A column where every week or two I will try to put out a cocktail based on one of our album picks on InTune - providing an interesting alternative to capture the essence of a record in a new way.
D'Angelo - Brown Sugar
Brown Sugar is D'Angelo's debut album, released in 1995. Brown Sugar was my choice for our "classic talk" in our most recent episode.
D'Angelo is a renowned vocalist, multi-instrumentalist and producer. He's held in high regard alongside other greats, such as Erykah Badu and Lauryn Hill. My first real introduction to him was his most recent (and equally incredible) project, Black Messiah and I quickly dove into the rest of the discography.
Unlike so many other RnB artists in this era, D'Angelo never submitted to using well-known producers to create buzz - he himself handled most of the production on Brown Sugar. He also did most of the instrumentation himself.
Mix that all together with smooth, sensual vocals with a vintage tinge and you have a nearly perfect album. Beginning with the title track - a sexy smooth ode to marijuana transitioning to the next, "Alright" being an open yet earnest look into relationships.
The influence Prince had over D'Angelo can be found all over the album, not just in terms of lyrical content, but also instrumentally (if a little more subdued). Anyone who has even the slightest passion for neo soul and R&B, Brown Sugar represents so much of what's good that the genre has to offer.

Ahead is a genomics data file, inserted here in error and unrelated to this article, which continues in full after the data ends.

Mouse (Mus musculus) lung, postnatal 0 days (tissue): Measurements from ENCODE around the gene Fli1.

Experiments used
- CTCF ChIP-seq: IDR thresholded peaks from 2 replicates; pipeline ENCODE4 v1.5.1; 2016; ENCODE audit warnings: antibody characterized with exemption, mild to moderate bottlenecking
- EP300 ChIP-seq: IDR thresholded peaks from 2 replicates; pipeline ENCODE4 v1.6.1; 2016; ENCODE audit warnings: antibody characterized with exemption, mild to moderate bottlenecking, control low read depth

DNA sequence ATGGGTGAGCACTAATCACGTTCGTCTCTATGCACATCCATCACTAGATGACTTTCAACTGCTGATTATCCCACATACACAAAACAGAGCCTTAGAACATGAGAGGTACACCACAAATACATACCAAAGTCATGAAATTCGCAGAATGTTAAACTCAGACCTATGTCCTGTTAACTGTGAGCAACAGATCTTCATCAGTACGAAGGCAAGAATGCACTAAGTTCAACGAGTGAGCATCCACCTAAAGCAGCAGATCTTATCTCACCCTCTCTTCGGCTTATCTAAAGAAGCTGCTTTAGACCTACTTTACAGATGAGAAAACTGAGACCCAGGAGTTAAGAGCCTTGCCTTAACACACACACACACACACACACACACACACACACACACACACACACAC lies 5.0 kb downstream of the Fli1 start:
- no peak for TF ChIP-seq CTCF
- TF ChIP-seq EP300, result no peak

For this record, I couldn't help but imagine it as a more of smooth, creamy but dark drink. I looked at a handful of references before I found one that fit my idea. It's got a short but sweet description and the addition of Frangelico really set it apart to me.
Here's the recipe I used as a reference:
3/4 oz. Grey Goose Vodka
3/4 oz. Disaronno Originale Amaretto liquer
1 1/2 oz. Baileys Original Irish Cream liquer
3/4 oz. Coffee liquer (Kahlua)
3/4 oz. Frangelico Hazelnut Liquer
1/4 oz. Abiding Citizen Rich Vanilla Syrup
Shake and fine strain into martini glass. Garnish with coffee beans.
As an Irish myself this may sound like heresy, but this might have called for too much Baileys as the core of this drink. If I were to make this again (and I probably will to be honest) I would be sure to put in less and maybe think of something else to substitute. I thought about garnishing with Brown Sugar, but I thought that might end up being a little too on the nose.
Tune in next week for another drink!